Monday , January 18 2021

Czech and covidium vaccine: reach everyone, vaccination should be free

However, the vaccine is still awaiting registration with European authorities. “Under the legislation, vaccines against covid-19 are mandatory centrally registered,” Health Ministry spokesman Denik Martin Novotny told SETimes. The regulation will be awarded by the European Commission on the basis of an expert assessment by the European Medicines Agency. Only then will he be allowed to be vaccinated.

The Czech Republic now plans to buy vaccines for 5.5 million people, for a total of nine million doses of vaccine. Authorities have already provided three million benefits to 1.5 million people from AstraZeneca and four million benefits to two million people from BioNTech / Pfizer. Johnson & Johnson ordered two million single benefits for two million people. “There is a possibility to order up to 10.6 million more people in reserve,” Novotny said.

Officials, together with the Czech Vaccine Society and the National Immunization Commission, are currently preparing a National Covidium-19 Vaccination Strategy. According to Novotny, the strategy is just before its completion. “There is a consensus that the elderly, healthcare workers and workers providing critical infrastructure for the state should be vaccinated first,” Novotny said.

According to experts, it is these population groups that every country in Europe intends to provide the vaccine in the first wave of vaccination. “First of all, it is necessary to protect the most vulnerable and those who care for or help them,” Roman Clibeck, president of the Czech Vaccine Society, told Denik. According to him, in order to vaccinate the population as much as possible, it should be vaccinated practically wherever possible. “At GPs, hospitals, vaccination centers and mobile vaccination teams,” Chlibek said. “It would be optimal to achieve at least 60% vaccination coverage,” Chlibek said.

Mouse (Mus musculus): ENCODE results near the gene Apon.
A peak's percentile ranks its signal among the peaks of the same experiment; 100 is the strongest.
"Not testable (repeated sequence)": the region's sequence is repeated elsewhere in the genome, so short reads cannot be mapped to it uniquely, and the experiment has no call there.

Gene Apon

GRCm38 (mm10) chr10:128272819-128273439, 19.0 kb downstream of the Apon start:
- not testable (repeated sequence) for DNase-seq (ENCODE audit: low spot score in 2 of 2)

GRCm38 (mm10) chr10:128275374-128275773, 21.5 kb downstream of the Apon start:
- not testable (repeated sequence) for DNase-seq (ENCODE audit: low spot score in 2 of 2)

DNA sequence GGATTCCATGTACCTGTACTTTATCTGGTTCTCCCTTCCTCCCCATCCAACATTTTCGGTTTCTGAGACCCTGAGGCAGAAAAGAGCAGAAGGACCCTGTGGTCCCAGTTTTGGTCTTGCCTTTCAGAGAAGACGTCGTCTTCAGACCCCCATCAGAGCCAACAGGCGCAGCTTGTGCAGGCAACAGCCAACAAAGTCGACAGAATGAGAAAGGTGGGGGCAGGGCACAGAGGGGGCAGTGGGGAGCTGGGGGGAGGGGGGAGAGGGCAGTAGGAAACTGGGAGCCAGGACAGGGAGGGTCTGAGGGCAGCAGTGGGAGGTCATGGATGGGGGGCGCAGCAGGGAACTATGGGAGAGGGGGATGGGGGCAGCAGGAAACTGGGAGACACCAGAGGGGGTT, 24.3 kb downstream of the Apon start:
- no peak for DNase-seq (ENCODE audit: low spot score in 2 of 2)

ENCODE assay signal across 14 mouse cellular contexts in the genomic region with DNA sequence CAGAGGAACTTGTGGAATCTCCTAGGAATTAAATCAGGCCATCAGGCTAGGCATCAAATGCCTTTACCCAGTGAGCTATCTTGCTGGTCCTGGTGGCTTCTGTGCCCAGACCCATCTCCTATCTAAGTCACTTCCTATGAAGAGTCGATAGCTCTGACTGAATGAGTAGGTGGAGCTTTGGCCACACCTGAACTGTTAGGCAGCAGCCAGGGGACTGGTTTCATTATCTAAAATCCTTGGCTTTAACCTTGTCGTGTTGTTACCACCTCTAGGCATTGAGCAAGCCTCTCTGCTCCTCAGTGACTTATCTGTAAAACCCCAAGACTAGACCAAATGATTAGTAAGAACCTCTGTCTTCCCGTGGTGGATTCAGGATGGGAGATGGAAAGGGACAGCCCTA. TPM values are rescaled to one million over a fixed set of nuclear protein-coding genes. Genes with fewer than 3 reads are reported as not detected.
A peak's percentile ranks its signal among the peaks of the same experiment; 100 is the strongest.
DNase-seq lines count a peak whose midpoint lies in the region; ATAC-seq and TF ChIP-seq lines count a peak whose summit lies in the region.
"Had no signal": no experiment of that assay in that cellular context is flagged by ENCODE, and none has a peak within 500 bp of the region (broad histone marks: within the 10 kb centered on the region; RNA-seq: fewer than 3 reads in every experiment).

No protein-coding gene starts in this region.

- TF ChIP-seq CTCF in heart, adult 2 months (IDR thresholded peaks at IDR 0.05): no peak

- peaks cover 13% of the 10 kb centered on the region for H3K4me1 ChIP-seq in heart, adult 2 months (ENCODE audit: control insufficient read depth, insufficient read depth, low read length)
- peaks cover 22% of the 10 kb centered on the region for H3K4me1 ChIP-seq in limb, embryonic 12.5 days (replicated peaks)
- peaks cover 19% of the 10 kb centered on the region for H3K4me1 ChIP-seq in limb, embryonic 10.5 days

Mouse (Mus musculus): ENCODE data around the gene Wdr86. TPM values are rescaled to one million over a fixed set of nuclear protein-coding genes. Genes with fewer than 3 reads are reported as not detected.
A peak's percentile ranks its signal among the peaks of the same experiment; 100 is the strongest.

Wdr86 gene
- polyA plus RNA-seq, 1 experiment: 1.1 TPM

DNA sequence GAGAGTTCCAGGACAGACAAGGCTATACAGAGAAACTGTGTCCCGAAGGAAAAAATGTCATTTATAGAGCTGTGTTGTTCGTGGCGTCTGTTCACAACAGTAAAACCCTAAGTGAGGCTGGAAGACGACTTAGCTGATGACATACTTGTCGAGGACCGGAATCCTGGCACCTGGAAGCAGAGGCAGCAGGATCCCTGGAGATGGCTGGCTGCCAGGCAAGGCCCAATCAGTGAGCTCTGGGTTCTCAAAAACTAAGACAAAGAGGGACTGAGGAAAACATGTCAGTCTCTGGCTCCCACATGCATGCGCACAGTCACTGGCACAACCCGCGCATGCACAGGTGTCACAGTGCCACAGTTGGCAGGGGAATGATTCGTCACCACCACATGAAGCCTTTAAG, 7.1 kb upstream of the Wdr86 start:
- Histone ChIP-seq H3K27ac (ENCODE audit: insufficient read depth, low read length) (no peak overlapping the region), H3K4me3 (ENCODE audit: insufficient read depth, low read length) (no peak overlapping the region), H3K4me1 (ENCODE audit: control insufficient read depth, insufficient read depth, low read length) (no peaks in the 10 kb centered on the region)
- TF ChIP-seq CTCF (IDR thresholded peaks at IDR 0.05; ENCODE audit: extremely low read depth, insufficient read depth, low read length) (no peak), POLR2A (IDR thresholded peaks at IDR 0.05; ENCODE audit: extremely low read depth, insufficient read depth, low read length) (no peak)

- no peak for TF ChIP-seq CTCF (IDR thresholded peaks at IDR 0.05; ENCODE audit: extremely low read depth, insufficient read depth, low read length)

Protects the first dose

Only one of the available vaccines requires a single dose, the others are vaccinated in two doses with a difference of 28 days. The first dose should partially protect against infection, but the maximum effect of vaccination can be expected up to two weeks after the second dose. Specific anticoronavirus antibodies are then generated, as well as corresponding cells of the immune system, as part of the cellular response to the vaccine. “The length of the protection is unknown. “It can be expected for at least months, and more years,” said vaccinologist Klibek.

During the vaccination, various transient side effects may occur that can be similar to flu-like problems – headache, fever, fatigue, muscle weakness. “Vaccination will still not be suitable for children and until the data is presented, probably not for pregnant women,” Chlibek fears.

People who come to be vaccinated will receive the vaccine for free, the state will pay for it. The cost of the vaccine varies from manufacturer to manufacturer; “But it is in the hundreds of crowns per dose,” Chlibek said.

Czech scientists have also begun work on developing their own vaccine; according to the Ministry of Health, they have successfully completed the first phase of development. “Given that ‘commercial’ vaccines will soon be available on the market, there is now no urgent need to continue development,” said Martin Novotny of the Ministry of Health. “The minister would like to thank the whole team behind the development of the so-called Czech vaccine,” he added. However, the future of the project will be discussed by the ministry’s scientific council.

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